Teaching Physics with the Physics Suite
Edward F. Redish
The cell membrane of the axon maintains a potential difference of about 70 mV from the inside to the outside of the membrane. It therefore acts as a capacitor. In this problem we will estimate the capacitance of an axon and the electrical energy stored in the resting axon.
A. We will model the axon membrane as a long thin cylindrical capacitor of thickness a, diameter D, and length L, as shown in the figure at the right above. It is filled with a fluid having a dielectric constant κ (kappa).
If the membrane is thin compared to the radius of the cylinder, we can approximate the cylinder as a parallel plate capacitor by cutting it along the length and flattening it out. It will then look something like shown in the figure at the right below. (We have used that the circumference of the cylinder is πD.)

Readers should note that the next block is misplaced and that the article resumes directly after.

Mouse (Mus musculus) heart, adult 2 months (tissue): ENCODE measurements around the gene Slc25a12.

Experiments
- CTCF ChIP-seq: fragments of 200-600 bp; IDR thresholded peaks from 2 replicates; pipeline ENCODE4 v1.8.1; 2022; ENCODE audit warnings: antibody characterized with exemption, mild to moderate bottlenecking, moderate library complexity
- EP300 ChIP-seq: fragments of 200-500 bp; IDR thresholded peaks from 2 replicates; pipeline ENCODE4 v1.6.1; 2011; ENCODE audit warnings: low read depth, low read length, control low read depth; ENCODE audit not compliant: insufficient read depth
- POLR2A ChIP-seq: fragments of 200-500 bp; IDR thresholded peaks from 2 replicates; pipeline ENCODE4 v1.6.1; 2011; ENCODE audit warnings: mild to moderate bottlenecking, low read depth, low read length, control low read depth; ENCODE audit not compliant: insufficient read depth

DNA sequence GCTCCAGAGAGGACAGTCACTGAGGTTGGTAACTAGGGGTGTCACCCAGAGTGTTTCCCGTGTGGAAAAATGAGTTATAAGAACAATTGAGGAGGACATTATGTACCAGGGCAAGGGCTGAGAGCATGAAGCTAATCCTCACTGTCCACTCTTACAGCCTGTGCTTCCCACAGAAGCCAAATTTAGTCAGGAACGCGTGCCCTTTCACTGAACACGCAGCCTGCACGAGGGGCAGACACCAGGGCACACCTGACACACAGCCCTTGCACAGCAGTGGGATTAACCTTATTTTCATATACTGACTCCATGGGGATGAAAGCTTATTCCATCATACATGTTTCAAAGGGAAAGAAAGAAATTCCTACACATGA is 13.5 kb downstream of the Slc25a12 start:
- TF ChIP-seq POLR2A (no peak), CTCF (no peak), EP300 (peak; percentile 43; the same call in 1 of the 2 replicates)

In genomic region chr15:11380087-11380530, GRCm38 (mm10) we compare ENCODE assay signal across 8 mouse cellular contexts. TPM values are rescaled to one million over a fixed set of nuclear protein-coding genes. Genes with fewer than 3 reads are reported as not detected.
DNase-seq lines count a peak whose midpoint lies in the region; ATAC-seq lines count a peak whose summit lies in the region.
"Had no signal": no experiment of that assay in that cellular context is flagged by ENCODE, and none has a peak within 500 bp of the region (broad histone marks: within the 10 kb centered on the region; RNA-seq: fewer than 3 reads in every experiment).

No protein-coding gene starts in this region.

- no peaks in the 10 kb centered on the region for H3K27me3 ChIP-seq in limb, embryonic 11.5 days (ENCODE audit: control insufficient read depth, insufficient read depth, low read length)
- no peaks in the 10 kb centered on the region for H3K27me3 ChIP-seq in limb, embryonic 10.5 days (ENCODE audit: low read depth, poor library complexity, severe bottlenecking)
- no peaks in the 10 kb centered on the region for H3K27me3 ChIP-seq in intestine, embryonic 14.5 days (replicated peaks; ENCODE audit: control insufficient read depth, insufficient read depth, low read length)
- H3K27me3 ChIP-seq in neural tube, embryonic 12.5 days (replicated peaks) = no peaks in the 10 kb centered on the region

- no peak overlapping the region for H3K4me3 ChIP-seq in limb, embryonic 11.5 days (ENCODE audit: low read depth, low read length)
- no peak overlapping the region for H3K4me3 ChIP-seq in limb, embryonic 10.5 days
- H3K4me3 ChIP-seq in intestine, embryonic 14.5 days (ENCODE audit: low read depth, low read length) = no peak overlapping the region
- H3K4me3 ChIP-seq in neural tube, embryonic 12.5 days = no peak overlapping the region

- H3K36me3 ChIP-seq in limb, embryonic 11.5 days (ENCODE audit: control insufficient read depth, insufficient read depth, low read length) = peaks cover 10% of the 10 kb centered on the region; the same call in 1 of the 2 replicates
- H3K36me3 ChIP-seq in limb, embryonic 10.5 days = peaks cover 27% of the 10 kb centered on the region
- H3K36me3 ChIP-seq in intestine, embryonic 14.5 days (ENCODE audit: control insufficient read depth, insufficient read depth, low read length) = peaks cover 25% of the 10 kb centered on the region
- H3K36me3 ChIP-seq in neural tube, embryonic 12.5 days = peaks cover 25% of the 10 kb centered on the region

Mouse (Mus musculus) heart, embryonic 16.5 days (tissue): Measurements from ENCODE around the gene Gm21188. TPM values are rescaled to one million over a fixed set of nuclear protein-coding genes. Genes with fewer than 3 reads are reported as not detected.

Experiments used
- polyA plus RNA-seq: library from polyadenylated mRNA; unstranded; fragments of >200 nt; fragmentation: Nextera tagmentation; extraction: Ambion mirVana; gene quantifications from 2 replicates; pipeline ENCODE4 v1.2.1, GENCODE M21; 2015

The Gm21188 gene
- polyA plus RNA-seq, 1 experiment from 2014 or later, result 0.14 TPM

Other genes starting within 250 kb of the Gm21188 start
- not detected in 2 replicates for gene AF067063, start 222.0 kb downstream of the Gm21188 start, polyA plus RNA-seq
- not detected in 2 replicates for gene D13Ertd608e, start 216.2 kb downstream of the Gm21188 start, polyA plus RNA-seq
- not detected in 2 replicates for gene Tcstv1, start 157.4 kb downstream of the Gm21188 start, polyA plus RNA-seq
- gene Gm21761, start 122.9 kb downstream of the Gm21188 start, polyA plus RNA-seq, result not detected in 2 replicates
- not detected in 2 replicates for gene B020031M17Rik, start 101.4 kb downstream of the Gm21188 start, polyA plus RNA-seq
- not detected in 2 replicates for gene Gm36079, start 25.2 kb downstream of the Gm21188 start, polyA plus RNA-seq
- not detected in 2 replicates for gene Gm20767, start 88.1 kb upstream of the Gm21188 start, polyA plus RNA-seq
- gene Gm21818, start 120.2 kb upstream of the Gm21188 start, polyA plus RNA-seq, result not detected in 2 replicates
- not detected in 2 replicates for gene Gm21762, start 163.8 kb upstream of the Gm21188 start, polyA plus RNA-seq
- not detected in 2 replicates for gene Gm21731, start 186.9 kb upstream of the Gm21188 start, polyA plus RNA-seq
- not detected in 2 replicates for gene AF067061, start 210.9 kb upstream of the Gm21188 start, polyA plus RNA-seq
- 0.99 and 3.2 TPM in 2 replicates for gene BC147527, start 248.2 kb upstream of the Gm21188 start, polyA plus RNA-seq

Calculate the capacitance of the capacitor in terms of the parameters of its shape and its dielectric constant.
B. The values for the parameters in a typical axon are as follows:
Calculate the capacitance per unit length of an axon in Farads/mm. In addition to getting the value, show that your units work out correctly.
C. Given the resting voltage difference across the capacitor plates, calculate the amount of electrical energy stored in an axon 1 mm in length.
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Page last modified March 16, 2008: E52